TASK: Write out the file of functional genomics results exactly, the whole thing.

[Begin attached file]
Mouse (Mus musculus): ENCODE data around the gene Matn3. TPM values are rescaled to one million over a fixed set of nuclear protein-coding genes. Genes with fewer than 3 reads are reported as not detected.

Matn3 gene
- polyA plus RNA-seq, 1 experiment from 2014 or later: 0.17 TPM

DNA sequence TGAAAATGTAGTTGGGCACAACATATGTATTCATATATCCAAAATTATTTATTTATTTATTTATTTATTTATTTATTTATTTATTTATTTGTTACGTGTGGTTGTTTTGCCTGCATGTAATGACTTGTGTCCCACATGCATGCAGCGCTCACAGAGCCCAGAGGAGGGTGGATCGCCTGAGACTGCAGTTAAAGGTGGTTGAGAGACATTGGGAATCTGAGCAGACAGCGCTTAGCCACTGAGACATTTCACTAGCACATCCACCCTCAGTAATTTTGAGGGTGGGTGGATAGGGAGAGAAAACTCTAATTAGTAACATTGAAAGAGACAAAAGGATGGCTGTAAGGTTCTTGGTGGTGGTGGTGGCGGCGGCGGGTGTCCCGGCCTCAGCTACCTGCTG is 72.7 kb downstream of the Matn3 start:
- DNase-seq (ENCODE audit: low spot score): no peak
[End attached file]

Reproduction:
Mouse (Mus musculus): ENCODE data around the gene Matn3. TPM values are rescaled to one million over a fixed set of nuclear protein-coding genes. Genes with fewer than 3 reads are reported as not detected.

Matn3 gene
- polyA plus RNA-seq, 1 experiment from 2014 or later: 0.17 TPM

DNA sequence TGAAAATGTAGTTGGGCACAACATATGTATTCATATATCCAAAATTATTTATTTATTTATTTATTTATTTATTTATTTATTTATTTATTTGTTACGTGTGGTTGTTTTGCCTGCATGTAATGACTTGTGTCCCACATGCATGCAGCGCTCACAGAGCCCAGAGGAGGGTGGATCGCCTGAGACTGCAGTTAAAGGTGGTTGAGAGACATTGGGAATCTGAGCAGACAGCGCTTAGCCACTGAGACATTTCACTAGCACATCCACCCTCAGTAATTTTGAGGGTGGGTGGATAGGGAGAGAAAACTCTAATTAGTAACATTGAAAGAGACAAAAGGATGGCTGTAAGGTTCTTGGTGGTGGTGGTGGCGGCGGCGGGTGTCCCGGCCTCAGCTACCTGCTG is 72.7 kb downstream of the Matn3 start:
- DNase-seq (ENCODE audit: low spot score): no peak